The Ethic of Care: a moral compass for Canadian nursing practice

WITHIN THE FRAMEWORK OF RELATIONSHIP: Integrating sound moral principles into care

Author(s): Kathleen Stephany and Piotr Majkowski

Pp: 20-33 (14)

DOI: 10.2174/978160805304911201010020

* (Excluding Mailing and Handling)


The relationship between sound moral principles and care is presented. Although the ethic of care is relational, contextual and empathetic it also draws upon existing knowledge to inform decision-making. Additional tools such as the moral principles of integrity, veracity, fidelity, respect for selfworth, beneficence, non-maleficence, autonomy and courage are utilized in conjunction with the ethic of care. In this manner ethical action occurs in the context of nurturing the human being who is experiencing the problem within the framework of all that is going on. Integrity is proposed as the standard that guarantees all other values. Moral courage is portrayed as the ability to adhere to the fundamental law of integrity, ethics and perseverance even in the face of rejection or opposition. Client advocacy is deemed to be closely associated with the practice of moral courage. Not only are nurses encouraged to incorporate moral principles of high virtue into their way of being, they are also directed to strive to see the inherent good in every person, regardless of the circumstances. In this manner nurses are ethically obligated to offer competent and compassionate care even in the presence of less than desirable client behaviour. It is pointed out that this edict may sometimes present itself as a profound ethical test. Narratives are used to help illuminate the notions of morality in the context of a person’s story and the case study at the end of the chapter is particularly challenging when nurses are asked to care for a person who is accused of the brutal murder of a child.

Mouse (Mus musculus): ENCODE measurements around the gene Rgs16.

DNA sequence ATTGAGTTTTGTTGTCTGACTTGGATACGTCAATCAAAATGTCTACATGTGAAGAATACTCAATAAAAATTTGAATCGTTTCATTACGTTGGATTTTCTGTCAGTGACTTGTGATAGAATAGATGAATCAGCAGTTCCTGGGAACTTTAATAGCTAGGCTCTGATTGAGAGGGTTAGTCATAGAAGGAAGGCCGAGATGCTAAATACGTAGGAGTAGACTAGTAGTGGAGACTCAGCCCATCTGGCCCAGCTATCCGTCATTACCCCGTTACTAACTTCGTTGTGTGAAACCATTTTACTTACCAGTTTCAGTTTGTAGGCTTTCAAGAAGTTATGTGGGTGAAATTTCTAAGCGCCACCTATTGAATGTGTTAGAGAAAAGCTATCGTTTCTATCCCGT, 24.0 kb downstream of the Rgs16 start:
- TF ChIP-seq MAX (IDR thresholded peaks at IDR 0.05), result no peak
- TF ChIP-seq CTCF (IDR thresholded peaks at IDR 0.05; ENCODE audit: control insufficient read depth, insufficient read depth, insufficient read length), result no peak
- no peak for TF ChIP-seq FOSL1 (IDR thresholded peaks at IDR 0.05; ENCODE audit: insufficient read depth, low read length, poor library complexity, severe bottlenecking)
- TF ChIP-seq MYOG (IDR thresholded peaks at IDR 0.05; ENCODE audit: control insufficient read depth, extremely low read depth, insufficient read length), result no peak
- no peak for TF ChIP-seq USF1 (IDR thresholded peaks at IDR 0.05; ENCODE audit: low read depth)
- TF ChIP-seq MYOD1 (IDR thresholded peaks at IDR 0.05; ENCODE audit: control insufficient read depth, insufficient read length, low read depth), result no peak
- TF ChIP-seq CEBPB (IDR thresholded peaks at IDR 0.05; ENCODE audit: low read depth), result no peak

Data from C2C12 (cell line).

Keywords: Hope, Humility, Knowing, Patience, Traits, Presencing, Trust, Unconditional Positive Regard, Warmth, Moral principles, Integrity, Veracity, Fidelity, Victim blaming, Beneficence, Non-maleficence, Self-worth, Autonomy, Parentalism, Paternalism

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